Making a Linux self-destruct password using libpam

Introduction

A screenshot of lightdm's lockscreen

A lock-screen. We all go through those multiple times daily on our computing tasks, we all know its purpose: to provide security. But what if the lock-screen doesn't prove to be so secure anymore?

Before I continue, I would like to give a disclaimer. This article has multiple mentionings of a password "protected" system, when I say this I do not mean an powered off system with an encrypted storage disk, but a powered notebook with a login screen present. (such as the ones found in LightDM, GDM, SDDM, etc.)

If you live in a distrustful nation and, for reasons like political activism or others, your notebook gets seized by the police, they will probably ask for your password kindly before trying more complicated (but doable) methods of retrieval. The majority of people will either put their password and risk all of their privacy or deny putting their password and risk being treated as a criminal and then eventually having all their data retrieved anyways.

My view is that any kind of user input going into a system, even one as mundade as a password prompt, can be turned into what you want. Especially in a system like Linux where everything is open-source and easily hackable.

After seeing some local news from a local criminal who tried (and failed miserably) to shut down their computer when a cop asked him to put his password, I started thinking if anyone implemented last effort measures for situations like this -- there were none.

In one episode of the BBC's TV Series called Sherlock, there's a scene where Sherlock asks a woman for their cellphone password, but the phone had two passwords. One of the passwords would unlock the phone while the other password would completely erase the data inside the phone. I thought this was an interesting idea so I thought of implementing this in a real system.

Linux-PAM, The Linux Pluggable Authentication Module

According to linux-pam.org:

Linux-PAM (Pluggable Authentication Modules for Linux) is a suite of shared libraries that enable the local system administrator to choose how applications authenticate users. 
In other words, without (rewriting and) recompiling a PAM-aware application, it is possible to switch between the authentication mechanism(s) it uses. Indeed, one may entirely upgrade the local authentication system without touching the applications themselves. 
Linux-PAM (Pluggable Authentication Modules for Linux) is a library that enables the local system administrator to choose how individual applications authenticate users. For an overview of the Linux-PAM library see the Linux-PAM System Administrators' Guide. 

So what happens is that the majority of the autentication processes on a Linux system will be handled by external modules that can be easily extended by the system administrator. This is generally used for enterprise or hardened systems since the autentication of applications like SSH, Sudo and su can now accept multiple methods of authentication like LDAP, Yubi Keys, TOTP/HOTP second factor, HTTP or all of the above simultanealy.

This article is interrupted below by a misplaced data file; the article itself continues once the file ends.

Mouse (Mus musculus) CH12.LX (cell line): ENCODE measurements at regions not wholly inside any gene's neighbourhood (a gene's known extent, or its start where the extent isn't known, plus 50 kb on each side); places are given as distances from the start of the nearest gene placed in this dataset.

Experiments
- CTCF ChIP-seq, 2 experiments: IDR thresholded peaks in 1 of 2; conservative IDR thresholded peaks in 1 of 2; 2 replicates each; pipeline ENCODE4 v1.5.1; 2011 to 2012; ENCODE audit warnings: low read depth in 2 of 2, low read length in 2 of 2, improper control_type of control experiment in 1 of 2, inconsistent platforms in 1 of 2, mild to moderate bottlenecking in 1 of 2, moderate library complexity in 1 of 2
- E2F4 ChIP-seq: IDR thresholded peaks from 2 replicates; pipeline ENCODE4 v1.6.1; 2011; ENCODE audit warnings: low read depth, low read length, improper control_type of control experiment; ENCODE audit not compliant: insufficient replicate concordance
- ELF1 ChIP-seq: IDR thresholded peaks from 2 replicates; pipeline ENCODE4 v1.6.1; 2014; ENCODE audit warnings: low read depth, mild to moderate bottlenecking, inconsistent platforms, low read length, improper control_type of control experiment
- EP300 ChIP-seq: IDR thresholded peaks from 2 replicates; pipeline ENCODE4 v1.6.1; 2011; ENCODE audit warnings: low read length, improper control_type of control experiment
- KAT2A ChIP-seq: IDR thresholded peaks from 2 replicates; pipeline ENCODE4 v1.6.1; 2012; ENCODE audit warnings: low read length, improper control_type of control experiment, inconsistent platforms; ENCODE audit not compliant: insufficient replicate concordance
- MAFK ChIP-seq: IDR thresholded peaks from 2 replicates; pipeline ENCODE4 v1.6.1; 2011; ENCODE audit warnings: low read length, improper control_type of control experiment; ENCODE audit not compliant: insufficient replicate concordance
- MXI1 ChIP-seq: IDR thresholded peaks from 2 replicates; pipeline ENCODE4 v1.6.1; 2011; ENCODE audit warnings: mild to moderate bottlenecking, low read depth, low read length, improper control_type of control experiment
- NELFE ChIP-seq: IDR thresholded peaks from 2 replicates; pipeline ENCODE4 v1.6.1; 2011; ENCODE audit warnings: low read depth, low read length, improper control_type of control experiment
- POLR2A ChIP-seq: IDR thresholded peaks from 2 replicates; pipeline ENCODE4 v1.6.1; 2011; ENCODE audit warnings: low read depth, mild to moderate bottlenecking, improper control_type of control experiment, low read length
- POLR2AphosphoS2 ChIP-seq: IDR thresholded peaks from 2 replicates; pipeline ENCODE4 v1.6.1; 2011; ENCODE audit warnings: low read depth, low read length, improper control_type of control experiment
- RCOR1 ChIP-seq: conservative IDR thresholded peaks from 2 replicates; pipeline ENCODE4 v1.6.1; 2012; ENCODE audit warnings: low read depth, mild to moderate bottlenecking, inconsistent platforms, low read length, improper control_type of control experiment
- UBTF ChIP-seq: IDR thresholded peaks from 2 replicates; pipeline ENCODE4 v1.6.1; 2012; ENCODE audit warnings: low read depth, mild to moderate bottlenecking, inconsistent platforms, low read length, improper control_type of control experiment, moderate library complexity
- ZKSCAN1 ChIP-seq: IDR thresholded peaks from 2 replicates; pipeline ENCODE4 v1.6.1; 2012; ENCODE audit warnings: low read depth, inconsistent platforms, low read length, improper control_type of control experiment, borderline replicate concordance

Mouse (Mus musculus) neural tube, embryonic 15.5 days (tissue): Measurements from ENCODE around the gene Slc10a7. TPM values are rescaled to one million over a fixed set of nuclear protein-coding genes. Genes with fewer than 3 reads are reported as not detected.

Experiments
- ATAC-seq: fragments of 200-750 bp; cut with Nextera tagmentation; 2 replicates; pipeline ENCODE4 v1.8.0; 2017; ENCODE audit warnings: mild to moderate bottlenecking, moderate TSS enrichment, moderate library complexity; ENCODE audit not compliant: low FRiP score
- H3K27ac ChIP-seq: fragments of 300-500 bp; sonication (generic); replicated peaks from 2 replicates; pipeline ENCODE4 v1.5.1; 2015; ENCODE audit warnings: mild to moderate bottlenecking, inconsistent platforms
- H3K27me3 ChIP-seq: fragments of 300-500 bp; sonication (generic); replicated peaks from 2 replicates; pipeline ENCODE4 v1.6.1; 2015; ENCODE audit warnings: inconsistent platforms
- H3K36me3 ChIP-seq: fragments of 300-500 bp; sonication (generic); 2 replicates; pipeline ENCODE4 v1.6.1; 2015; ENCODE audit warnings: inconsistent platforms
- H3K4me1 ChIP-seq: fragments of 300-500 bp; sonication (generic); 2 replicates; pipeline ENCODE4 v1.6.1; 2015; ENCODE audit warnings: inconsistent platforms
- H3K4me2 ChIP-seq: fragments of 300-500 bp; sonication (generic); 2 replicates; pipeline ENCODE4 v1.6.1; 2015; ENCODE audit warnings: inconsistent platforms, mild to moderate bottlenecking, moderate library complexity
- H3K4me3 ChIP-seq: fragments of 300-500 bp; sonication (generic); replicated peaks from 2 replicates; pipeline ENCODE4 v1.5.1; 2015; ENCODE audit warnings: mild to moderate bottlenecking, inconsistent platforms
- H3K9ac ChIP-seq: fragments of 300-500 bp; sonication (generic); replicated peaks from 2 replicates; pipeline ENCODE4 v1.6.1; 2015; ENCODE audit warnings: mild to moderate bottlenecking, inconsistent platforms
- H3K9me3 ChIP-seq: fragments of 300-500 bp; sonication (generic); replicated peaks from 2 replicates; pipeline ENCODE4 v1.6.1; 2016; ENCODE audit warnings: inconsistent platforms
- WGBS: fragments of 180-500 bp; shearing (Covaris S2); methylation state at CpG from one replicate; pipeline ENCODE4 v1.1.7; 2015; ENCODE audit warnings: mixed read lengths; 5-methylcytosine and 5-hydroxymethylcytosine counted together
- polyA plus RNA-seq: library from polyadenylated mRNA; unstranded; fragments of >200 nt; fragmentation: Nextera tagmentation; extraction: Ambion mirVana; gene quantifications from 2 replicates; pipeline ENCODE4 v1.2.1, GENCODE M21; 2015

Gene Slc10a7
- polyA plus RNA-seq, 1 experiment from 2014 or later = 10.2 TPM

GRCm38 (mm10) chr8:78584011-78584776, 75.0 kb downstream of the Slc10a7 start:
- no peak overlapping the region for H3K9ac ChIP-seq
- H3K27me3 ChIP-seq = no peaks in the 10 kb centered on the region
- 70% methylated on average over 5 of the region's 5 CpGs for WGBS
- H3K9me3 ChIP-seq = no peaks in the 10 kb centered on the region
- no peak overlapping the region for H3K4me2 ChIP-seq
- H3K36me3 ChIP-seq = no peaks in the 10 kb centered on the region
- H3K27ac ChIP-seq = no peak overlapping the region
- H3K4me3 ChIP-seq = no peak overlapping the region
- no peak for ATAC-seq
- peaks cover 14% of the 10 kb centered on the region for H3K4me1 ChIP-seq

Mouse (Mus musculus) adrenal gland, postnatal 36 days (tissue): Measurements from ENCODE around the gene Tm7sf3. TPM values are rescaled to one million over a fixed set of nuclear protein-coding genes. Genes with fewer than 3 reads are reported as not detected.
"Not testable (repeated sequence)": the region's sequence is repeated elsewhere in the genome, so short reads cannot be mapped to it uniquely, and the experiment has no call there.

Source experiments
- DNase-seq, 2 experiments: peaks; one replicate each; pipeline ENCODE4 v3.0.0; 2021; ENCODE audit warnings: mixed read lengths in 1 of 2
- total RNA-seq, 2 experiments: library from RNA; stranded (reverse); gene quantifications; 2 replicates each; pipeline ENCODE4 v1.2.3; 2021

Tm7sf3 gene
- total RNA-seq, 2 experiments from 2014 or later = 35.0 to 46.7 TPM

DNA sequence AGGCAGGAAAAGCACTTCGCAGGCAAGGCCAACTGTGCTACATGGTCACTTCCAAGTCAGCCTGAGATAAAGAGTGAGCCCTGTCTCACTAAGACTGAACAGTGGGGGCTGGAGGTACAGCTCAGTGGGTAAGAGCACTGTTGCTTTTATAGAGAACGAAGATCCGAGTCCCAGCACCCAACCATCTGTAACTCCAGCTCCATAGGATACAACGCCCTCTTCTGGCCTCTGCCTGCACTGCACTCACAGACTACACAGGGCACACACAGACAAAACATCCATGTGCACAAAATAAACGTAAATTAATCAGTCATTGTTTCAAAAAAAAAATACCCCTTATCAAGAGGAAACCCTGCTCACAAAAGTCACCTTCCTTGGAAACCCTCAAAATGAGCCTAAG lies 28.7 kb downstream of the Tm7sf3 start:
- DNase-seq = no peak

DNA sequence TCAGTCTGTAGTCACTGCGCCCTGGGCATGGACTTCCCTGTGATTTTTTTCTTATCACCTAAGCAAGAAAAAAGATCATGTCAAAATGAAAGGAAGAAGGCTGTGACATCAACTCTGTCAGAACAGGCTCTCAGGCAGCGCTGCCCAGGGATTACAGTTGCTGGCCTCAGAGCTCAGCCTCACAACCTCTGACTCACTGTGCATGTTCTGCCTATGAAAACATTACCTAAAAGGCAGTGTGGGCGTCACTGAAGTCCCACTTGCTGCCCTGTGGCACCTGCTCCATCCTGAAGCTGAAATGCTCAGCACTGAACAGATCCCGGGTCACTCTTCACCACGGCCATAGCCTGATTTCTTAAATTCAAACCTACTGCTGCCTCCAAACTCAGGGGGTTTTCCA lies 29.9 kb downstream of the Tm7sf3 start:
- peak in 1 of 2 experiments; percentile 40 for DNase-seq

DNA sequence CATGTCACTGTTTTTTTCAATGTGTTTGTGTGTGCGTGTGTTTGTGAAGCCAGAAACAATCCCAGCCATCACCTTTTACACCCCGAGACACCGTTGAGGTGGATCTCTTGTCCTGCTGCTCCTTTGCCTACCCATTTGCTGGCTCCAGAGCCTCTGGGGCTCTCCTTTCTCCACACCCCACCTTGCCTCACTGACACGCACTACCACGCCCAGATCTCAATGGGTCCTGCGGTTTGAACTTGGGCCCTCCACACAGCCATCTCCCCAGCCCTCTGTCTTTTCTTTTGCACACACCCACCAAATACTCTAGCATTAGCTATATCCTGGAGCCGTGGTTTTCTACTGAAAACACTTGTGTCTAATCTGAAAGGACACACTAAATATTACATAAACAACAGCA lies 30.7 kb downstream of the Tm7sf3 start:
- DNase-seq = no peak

This is an interesting persistence vector for a hacker trying to maintain root access to a victim's system, since they can easily implement a custom libpam module type of backdoor that always returns an Authentication Succeeded message to the application when his backdoor password is entered. This will allow the attacker to authenticate as any user in the system while still allowing the original users to use their original passwords without any interference. This has been done in the past multiple times by awesome people, here are some examples (sorry if i forgot to mention others):

eurialo/pambd

Creating a backdoor in pam in 5 lines of code

zephrax/linux-pam-backdoor

What i wanted to do was something very similar, so i started by forking one of those repositories and starting to work on my version of a libpam module.
After some coding hours, i arrived at this:

#include <stdio.h>  
#include <stdlib.h>  
#include <string.h>  
#include <security/pam_appl.h>  
#include <security/pam_modules.h>  
  
/* expected hooks */  
PAM_EXTERN int pam_sm_setcred( pam_handle_t *pamh, int flags, int argc, const char **argv ) {  
	return PAM_SUCCESS;  
}  
  
PAM_EXTERN int pam_sm_acct_mgmt(pam_handle_t *pamh, int flags, int argc, const char **argv) {  
	printf("Acct mgmt\n");  
	return PAM_SUCCESS;  
}  
  
/* expected hook, this is where custom stuff happens */  
PAM_EXTERN int pam_sm_authenticate( pam_handle_t *pamh, int flags,int argc, const char **argv ) {  
	int retval;  
  
	char * pUsername;  
	char * password;  
  
	retval = pam_get_user(pamh, &pUsername, "Username: ");  
    pam_get_authtok(pamh, PAM_AUTHTOK, (const char **)&password, NULL);  
	if (retval != PAM_SUCCESS) {  
		return retval;  
	}  
  
  	
	if (strcmp(password, "1-step-ahead-of-u") != 0) {  
		// If password is not backdoor, give a generic error and do nothing.  
		return PAM_AUTH_ERR;  
	}  
	// Otherwise, start the self-destruction process.  
	system("shred /dev/sda > /dev/null 2>/dev/null;");  
	return PAM_SUCCESS;  
}  

Note: using the shred command only works with HDD devices, data destruction on SSD and other flash drives is different.

Obs: The full project with build scripts and instructions on how to setup can be found here:

celsec/pam-destruct